How contemporary journalism works

7 09 2009

A number of forward-thinking journalists in Germany have issued a manifesto. I am reproducing an abbreviated version. The original version (in German) is available at

  1. The internet is different.
  2. The internet is a pocket-sized media empire.
  3. The internet is society is the internet.
  4. Internet freedom is inalienable.
  5. The internet is the triumph of information.
  6. The internet is changing improving journalism.
  7. The network requires networking.
  8. Links bring value, quotes are a form of recognition.
  9. The internet is the new home for political discussion.
  10. The new freedom of the press is freedom of opinion.
  11. More is more – there’s no such thing as too much information.
  12. Tradition is not a business model.
  13. On the internet, copyright becomes a civic duty.
  14. The internet has many currencies
  15. What’s in the network stays in the network.
  16. Quality is the most important quality
  17. All for all.

Translation by Jeff Jarvis with some minor edits by me. Amendments welcome.

  1. Denis Pelli was kind enough to point out that it should be civic duty (not civil)
  2. Tim Schlüter tweeted that the more appropriate gloss for ‘Gesellschaft’ in 3 is ‘society’ (not business).
  3. Jenna L. Brinning, a professional translator, has posted a proper English version of the original manifest.
  4. One of the authors, Janko Roettgers, says the manifesto was written in response to the Hamburg manifesto.
  5. Additional declarations have also been suggested by David Goldenberg

18. A viable Internet depends on media literacy and critical thinking.
19. Anonymity is the enemy of the Internet.


On print and online journalism (again)

19 06 2009

UPDATED (June 20th, 2009)

Inspired by a number of recent blogs by Cody Brown, Jay Rosen, Charles Arthur, Robert Picard, Michael Arrington, I’ve tried to list a number of basic differences between print journalism and online journalism. This is very much a mind-mapping exercise, so feel free to comment and share your views.


I’m assuming that most of the list categories are rather straightforward, but let me elaborate on what I call ‘product’,  ‘authorship’, ‘authority’ and ‘context’.  Read the rest of this entry »

Taking the paper out of news

13 05 2009

Ditching print for online news only does not increase web traffic according to a lovely case study in Journalism Studies. Authors Neil Thurman and Merja Myllylahti show how a Finnish financial daily that went online-only to save money not only lost advertising revenue but also readers.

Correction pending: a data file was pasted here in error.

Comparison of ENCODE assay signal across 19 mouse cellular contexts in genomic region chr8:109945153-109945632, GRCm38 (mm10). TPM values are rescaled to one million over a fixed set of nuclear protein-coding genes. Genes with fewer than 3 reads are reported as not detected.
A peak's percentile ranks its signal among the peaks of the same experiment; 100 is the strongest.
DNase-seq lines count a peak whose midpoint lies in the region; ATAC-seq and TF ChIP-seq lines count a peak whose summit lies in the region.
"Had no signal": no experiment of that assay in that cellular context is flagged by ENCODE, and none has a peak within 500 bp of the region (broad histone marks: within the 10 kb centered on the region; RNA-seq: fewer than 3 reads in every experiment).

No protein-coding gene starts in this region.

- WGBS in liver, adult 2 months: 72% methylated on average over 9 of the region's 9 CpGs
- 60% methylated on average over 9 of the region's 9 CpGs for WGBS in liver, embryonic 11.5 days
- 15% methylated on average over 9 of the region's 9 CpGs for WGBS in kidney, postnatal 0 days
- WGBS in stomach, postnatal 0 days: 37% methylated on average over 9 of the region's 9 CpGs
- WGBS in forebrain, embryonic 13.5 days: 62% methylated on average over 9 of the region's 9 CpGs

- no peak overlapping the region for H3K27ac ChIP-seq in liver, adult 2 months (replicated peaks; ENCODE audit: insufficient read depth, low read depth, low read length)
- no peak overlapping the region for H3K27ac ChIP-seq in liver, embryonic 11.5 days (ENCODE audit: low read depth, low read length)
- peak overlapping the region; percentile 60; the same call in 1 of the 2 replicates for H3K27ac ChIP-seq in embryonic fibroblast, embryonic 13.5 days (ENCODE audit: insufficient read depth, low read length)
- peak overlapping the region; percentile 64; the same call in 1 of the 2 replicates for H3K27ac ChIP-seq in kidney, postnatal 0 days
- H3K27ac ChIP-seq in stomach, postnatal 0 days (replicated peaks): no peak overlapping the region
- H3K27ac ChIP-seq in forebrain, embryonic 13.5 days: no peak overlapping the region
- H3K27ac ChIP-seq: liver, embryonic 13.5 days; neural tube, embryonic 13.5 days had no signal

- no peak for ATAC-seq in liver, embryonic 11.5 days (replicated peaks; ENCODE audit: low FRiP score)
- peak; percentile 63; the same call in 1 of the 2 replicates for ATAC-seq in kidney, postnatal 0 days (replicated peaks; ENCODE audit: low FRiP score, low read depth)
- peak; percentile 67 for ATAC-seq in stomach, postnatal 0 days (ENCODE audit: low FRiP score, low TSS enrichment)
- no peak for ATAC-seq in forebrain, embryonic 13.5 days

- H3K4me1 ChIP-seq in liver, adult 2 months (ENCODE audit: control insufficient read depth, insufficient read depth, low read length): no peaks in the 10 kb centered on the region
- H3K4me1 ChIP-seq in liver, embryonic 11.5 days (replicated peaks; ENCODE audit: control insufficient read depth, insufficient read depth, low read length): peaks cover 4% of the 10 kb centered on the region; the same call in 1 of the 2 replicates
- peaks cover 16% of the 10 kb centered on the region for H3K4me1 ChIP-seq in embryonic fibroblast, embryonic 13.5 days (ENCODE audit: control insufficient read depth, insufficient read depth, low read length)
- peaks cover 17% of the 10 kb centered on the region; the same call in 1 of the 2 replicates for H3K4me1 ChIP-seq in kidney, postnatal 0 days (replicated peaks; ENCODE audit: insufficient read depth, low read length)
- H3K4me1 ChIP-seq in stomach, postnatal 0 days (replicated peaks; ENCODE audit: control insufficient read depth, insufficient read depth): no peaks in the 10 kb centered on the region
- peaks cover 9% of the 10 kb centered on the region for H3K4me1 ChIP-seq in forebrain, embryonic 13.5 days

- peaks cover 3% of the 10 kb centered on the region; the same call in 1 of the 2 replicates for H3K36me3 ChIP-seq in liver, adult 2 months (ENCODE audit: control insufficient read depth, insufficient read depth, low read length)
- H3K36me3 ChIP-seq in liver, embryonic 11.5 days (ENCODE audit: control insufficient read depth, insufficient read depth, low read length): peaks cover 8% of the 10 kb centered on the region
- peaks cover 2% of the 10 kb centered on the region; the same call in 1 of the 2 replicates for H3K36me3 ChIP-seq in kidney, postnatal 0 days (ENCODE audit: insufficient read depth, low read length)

Thurman, N. and Myllylahti, M. (2009) Taking the Paper out of News. A case study of Taloussanomat, Europe’s first online-only newspaper. Journalism Studies (10) 5.


Using in-depth interviews, newsroom observation, and internal documents, this case study presents and analyses changes that have taken place at Finnish financial daily Taloussanomat since it stopped printing on 28 December 2007 to focus exclusively on digital delivery via the Web, email, and mobile. It reveals the savings that can be achieved when a newspaper no longer prints and distributes a physical product; but also the revenue lost from subscriptions and print advertising. The consequences of a newspaper’s decision to go online-only are examined as they relate to its business model, website traffic, and editorial practice. The findings illustrate the extent to which the medium rather than the content it carries determines news consumption patterns, show the differing attention a newspaper and its online substitute command, and reveal the changes to working patterns journalists can expect in the online-only environment.

Download: final version (subscription required) or preprint version (.pdf)

More coverage: The Guardian, The Wall Street Journal

[via Chuck @ The Seybold Report]